'Feedback from public is important in designing an effective policy'

Panelists discussed the contribution of communication in safeguarding public policies at IPRCCCA 2021

e4m by exchange4media Staff
Published: Apr 11, 2022 8:58 AM  | 3 min read

The IPRCCCA 2021 (India PR and Corporate Communications Conference and Awards), held on April 8 2022, celebrated the best in the field of communications while it also witnessed a number of industry-relevant events.

This included an in-depth panel discussion, moderated by Dr. Samir Kapur, Director, Adfactors, on ‘The contribution/ function of communication in safeguarding public policies', featuring speakers Suvir Paul, Executive Vice President, RF Thunder; Aman Gupta, Managing Partner, SPAG Asia; and Nickil Baswan, VP - Corporate Affairs and Policy, Cipla.

Addressing the crucial role of communication that helps form important decisions and policies for the public, Gupta noted it was the public that was central to any decision made by authorities, and that an effective policy-making ecosystem would carefully design and deliver policies, based on engagement with the public. “Communication isn’t one-way in this case. Whenever a new policy is being drafted, it’s important to consult with the public while designing it as it directly impacts them. Their concerns and thoughts need to be taken into account. And once a policy is implemented, it’s important to seek regular feedback from all the stakeholders on how it’s working,” he said.

Gupta, highlighting why it's important to communicate with the different groups affected by those policies, said, “It could be the masses, or it could be a particular state, or a certain industry; they will have their own feedback on the impact policies are having on them.”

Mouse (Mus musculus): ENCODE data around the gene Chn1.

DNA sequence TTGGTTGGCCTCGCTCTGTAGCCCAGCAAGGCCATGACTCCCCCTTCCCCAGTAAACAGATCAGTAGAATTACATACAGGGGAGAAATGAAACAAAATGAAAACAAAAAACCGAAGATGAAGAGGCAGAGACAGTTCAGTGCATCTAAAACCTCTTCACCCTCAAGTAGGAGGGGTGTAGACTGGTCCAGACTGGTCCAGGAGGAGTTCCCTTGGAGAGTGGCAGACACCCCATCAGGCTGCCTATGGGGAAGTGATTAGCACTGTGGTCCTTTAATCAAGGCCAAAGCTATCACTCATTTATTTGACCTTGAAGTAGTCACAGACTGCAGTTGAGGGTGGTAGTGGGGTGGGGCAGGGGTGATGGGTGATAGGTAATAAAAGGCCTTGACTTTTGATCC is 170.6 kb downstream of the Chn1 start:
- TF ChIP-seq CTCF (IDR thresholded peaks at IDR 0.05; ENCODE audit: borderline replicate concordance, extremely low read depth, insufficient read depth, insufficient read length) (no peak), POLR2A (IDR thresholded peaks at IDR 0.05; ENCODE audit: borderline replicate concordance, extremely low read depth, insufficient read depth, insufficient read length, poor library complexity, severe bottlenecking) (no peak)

Agreeing with these points, Paul noted that today, the means of communication have also evolved. “Earlier, policies were formed and communicated through traditional means, but now you have loads of formats in which information is delivered to the public. That is the bridge that needs to be crossed, how to identify, what means of communication to use and with which audience, and what is the best way to connect with them and that's what we, as communicators, are born and bred to do: identify the means and ways to connect audiences."

Citing the implementation of the many different ‘yojanas’ and CSR of the government, Paul said it had become apparent that both policy makers and those implementing it on the ground, needed very streamlined means of communicating the policies and their uses to a broad cross-section of society, often in very different settings.

Underlining the crucial role technology plays in aiding policy makers, Baswan said, “Today, technology is embedded in our daily lives, whether personal or professional. It’s good to see the government not just using this as an administrative tool but identifying the needs of the society.”

Appreciating the government’s adoption of a Digital India policy, Baswan said that the different apps and communication technologies were helping improve citizens’ lives across the board, especially most recently in health-tech, providing accurate medical information and identifying areas of concern.

The panelists all agreed that while communication was as vital to public policy making as ever, its methods had greatly diversified and it was important to keep pace with the ever-evolving market to provide the most effective policies.

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